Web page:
November 27, 2007

Bloggingheads!

Check it out. I'm back... with a vengeance.

ADDED: Topics:
Norman Mailer on women

The subliminal seduction of Mr. Whipple

Living and loving with Alzheimer's

"Leave me alone to have my guns"

Huckabee and Obama: pragmatic idealists

Is Hillary man enough to be president?

Judith Regan's secret dirt on Giuliani

28 comments:

christopher said...

Hey everybody --

Get your wingnut revisionist history right here!!!
http://www.charlierose.com/shows/2007/11/21/1/a-conversation-with-karl-rove

Karl Rove claims the Democrats pushed Bush into war with Iraq prematurely!!!!!

If you guys can spin this one, you can spin anything....

George said...

Nice background--bland.

Other lady was badly lit...

Never could read Normal Mailer.

Marilyn...Ancient Evenings....yikes!

Tough Guys Don't Dance....unwatchable...

Funny how time has been kinder that other '60s literary icon Truman Capote, what with two biopics 'n' all. Infamous...great movie....

rcocean said...

I'm listening to your BHTV and loving it. Regarding the misinformation on Roe 90 percent of the "average" people" I talk to think:

-There is a right to privacy written into the constitution. I don't mean an implied right, I mean an explicit right.

-If Roe is overturned, abortion will be illegal. Of course, liberals have done everything possible to spread this myth.

Ann Althouse said...

"Normal Mailer" ... I typo Norman that way every single damned time.

The Drill SGT said...
This comment has been removed by the author.
The Drill SGT said...

I think that any discussion of whether the second amendment is a group or an individual right must consider the concept of an unorganized militia which is embedded in our current law and that I think flows from the orginal intent.

Title 10 USC:311. Militia: composition and classes
(a) The militia of the United States consists of all able-bodied males at least 17 years of age and, except as provided in section 313 of title 32, under 45 years of age who are, or who have made a declaration of intention to become, citizens of the United States and of female citizens of the United States who are members of the National Guard.
(b) The classes of the militia are—
(1) the organized militia, which consists of the National Guard and the Naval Militia; and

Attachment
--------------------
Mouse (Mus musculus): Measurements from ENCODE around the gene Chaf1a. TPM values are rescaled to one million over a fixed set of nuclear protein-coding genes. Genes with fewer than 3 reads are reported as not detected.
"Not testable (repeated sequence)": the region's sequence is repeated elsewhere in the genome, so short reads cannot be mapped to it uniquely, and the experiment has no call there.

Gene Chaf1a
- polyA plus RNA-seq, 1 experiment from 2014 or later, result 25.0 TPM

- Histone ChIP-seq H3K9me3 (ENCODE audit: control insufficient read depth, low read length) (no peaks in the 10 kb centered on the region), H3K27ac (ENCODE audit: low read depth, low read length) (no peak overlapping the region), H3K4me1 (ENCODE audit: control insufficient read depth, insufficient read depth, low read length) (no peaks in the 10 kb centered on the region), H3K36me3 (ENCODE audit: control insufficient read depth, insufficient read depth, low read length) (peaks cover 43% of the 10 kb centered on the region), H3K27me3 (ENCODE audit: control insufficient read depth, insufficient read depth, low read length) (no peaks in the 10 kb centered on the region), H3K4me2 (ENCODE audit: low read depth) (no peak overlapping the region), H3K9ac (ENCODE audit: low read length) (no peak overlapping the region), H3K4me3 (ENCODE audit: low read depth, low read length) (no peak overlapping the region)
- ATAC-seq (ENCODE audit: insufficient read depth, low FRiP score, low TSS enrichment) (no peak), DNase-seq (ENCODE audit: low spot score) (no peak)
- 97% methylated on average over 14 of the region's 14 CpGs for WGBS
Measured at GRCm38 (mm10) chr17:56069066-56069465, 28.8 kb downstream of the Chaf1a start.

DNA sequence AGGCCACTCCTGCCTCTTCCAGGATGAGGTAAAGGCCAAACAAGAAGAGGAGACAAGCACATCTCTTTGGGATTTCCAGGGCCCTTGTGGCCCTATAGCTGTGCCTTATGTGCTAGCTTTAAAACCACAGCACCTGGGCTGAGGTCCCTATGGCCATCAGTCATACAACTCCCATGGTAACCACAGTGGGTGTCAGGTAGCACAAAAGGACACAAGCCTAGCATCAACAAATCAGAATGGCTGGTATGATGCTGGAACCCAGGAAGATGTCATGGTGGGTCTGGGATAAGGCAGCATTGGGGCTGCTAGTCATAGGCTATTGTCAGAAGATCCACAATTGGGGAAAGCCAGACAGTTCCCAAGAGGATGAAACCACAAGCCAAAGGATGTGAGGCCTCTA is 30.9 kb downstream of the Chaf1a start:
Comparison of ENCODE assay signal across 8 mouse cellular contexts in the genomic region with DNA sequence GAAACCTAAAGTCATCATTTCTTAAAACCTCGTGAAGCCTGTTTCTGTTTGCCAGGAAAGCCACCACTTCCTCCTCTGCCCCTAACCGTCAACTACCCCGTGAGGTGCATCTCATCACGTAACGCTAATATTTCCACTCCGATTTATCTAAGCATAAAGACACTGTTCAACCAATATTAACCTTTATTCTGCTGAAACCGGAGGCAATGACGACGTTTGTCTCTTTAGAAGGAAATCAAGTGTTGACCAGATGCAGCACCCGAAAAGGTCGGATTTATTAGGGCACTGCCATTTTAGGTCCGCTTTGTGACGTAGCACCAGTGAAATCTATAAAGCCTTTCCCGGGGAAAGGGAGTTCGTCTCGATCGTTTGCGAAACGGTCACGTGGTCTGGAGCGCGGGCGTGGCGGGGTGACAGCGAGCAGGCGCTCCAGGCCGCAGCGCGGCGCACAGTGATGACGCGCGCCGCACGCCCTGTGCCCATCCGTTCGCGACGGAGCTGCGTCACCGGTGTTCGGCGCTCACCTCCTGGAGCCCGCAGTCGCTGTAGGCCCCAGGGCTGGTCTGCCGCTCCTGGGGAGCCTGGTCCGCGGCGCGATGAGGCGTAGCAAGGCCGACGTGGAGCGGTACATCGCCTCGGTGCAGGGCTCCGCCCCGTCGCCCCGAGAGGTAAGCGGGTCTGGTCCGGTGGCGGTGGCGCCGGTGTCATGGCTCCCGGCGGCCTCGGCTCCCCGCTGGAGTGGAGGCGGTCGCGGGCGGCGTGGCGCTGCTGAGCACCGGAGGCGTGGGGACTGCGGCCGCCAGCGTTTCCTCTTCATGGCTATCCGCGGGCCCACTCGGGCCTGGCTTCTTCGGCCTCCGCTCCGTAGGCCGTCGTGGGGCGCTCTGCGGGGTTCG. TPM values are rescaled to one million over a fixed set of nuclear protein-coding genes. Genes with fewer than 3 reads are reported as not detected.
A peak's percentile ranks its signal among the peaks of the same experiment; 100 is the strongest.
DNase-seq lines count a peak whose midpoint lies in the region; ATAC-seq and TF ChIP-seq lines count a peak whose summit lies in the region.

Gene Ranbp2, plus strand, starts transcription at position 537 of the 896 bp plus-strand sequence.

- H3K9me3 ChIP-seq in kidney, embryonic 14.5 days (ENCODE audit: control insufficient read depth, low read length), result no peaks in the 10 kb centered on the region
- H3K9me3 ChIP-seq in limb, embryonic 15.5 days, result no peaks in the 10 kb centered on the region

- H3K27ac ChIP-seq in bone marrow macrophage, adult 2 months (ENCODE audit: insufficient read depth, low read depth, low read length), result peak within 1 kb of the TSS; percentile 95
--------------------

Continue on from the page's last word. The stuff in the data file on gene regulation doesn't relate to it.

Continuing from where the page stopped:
(2) the unorganized militia, which consists of the members of the militia who are not members of the National Guard or the Naval Militia

lurker2209 said...

drill sgt--

The obvious rejoinder is to question whether an unorganized militia can be "well-regulated."

But the more interesting question involves the relationship between Federal law and the constitution. I don't think the right of individual firearm ownership can be dependent on a law that congress could easily over-turn. Basically, if congress repealed Title 10 USC:311 tomorrow, would there be an individual right to own a gun? I don't pretend to be a legal scholar, but it seems to me that this sort of ambiguity is exactly why the supreme court needed to hear the case.

The Drill SGT said...

2209,

my rejoinders are:

- perhaps "well regulated" meant "well equipped". There are lots of colonial era laws specifying the arms that families must keep.

- clearly law doesn't trump the constitution. my point is that the USC clearly defines militia as more and different than just today's national guard. it means the general populace of able bodies male citizens. and if today's law still says that, why is it a shock that the constitution could have meant that as well.

Ruth Anne Adams said...

If that 'Charmin=vaginas' doesn't start the vortex a-swirling, nothin' will.

Simon said...

Sarge, that section of the code isn't particularly compelling as to original meaning insofar as it was enacted in 1956. That said, I agree with you as to the original understanding of who or what composed the militia, and there's not really any serious historical argument to the contrary.

But with both of those things said, I disagree with most commenters (here and elsewhere) that the original meaning of "militia" is in any way relevant. The amendment says that a "well regulated militia being necessary to the security of a free State, the right of the People to keep and bear arms shall not be infringed"; I don't see any basis whatsoever for reading the the second sentence to be conditional on the first. That being the case, the question of what if anything the first sentence means (if indeed it must be read to mean anything: the prohibition on surplussage is strong but not inviolate) may be interesting, but it's not dispositive. The second sentence is wholly self-executing; to read the first as imposing a conditional veto rewrites the amendment to mean "for as long as it is thought that a well regulated militia is necessary to the security of a free State, the right of the People to keep and bear arms shall not be infringed," and I think that's an even less tenable conclusion than the risk of rendering it purely decorative.

Revenant said...

The obvious rejoinder is to question whether an unorganized militia can be "well-regulated."

There are lots of things that are regulated by the government without being formally organized by it. There is, these days, almost nothing that ISN'T regulated by the government in some way, from sex and marriage to food manufacture and telecommunications.

So even if you believe the phrase "well-regulated" is being used in its modern sense, rather than in its 18th century sense, that still doesn't imply that the State has to directly command the militia in question.

lurker2209 said...

drill sgt-

If well-regulated means well-equipped, then that's another condition that certainly isn't being met today, since the majority of those defined as being in the unregulated militia don't own firearms.

My point is that militia appears to have meant one thing in 1776, and another in 1959 and may not mean much of anything to most of us today. And as a strict constructionist, I find that very troubling. If you're arguing by analogy that the SCOTUS can find a rationale to define militia as everyone because federal law does, that's fine, but I think it's also the job of the SCOTUS to give us that rationale.